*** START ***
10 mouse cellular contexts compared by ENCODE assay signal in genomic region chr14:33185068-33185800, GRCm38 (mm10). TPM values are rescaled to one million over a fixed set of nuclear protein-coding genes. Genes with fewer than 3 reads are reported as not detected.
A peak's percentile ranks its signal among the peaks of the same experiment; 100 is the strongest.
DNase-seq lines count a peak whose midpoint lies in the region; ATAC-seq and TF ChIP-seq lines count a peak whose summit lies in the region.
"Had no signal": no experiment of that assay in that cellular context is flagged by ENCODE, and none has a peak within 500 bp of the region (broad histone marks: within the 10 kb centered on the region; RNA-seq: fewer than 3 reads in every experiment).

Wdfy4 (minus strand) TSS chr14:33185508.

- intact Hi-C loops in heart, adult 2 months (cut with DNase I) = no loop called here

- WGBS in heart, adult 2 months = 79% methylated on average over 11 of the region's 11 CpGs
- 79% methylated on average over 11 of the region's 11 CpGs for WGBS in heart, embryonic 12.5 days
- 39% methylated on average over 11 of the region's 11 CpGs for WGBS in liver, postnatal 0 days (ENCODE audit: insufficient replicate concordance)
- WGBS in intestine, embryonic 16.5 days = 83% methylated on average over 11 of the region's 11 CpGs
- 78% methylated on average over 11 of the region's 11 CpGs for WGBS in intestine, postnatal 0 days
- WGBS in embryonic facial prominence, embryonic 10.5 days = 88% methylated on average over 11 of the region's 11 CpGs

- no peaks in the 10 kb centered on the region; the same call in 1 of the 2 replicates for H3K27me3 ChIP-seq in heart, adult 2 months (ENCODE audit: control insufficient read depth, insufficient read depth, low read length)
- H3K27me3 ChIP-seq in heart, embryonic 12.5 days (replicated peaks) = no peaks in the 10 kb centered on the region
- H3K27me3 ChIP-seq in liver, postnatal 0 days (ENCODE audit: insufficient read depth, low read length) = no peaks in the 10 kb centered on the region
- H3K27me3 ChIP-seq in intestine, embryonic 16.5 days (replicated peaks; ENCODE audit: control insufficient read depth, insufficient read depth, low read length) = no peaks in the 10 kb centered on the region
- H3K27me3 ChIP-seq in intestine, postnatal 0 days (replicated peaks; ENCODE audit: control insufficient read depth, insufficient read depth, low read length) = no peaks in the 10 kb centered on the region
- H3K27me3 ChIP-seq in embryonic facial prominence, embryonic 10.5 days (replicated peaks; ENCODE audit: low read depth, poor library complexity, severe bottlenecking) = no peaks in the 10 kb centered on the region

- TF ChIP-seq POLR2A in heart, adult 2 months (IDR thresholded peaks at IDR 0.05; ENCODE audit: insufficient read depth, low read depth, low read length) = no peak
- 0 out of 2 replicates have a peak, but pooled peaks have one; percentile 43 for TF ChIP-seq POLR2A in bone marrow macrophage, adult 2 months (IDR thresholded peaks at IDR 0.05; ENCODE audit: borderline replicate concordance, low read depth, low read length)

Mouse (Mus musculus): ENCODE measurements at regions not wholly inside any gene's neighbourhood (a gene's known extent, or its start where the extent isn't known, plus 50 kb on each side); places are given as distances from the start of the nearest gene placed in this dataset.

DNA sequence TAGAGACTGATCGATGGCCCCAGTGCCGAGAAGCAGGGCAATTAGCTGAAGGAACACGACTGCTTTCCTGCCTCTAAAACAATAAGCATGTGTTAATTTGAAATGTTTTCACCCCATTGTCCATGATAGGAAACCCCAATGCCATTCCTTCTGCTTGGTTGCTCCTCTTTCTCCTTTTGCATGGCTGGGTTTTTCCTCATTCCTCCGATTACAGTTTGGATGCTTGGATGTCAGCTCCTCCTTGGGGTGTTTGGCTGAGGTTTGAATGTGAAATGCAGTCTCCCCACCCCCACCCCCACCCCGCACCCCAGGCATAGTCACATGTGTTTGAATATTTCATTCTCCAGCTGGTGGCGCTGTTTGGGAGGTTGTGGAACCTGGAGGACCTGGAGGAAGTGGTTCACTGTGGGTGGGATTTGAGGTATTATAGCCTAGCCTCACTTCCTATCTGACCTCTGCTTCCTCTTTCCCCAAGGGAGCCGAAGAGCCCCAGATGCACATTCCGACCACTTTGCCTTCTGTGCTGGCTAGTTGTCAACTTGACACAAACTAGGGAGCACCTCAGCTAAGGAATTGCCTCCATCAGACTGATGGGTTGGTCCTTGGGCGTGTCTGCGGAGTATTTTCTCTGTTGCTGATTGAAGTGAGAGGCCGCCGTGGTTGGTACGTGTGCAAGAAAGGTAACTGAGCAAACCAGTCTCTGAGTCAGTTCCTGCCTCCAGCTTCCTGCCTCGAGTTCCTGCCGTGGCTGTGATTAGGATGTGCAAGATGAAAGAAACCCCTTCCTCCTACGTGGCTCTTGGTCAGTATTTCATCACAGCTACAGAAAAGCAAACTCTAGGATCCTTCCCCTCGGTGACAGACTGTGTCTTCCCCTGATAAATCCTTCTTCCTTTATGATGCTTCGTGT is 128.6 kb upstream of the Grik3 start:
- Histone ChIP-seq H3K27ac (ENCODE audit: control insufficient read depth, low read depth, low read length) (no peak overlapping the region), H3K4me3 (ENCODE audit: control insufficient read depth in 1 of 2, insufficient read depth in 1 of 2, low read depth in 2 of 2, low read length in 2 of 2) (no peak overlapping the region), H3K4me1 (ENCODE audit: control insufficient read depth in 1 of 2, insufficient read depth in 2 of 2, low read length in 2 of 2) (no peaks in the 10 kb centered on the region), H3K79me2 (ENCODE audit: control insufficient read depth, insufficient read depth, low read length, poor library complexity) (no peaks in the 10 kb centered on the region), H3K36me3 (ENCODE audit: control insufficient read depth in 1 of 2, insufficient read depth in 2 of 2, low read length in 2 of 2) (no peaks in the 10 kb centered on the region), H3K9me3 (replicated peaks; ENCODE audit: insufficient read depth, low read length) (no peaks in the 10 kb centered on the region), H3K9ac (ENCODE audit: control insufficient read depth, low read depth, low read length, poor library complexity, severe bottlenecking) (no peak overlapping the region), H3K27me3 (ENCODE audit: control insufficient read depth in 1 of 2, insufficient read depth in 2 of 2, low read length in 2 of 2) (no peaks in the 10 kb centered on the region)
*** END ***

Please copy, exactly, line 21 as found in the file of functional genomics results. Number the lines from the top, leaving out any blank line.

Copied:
Mouse (Mus musculus): ENCODE measurements at regions not wholly inside any gene's neighbourhood (a gene's known extent, or its start where the extent isn't known, plus 50 kb on each side); places are given as distances from the start of the nearest gene placed in this dataset.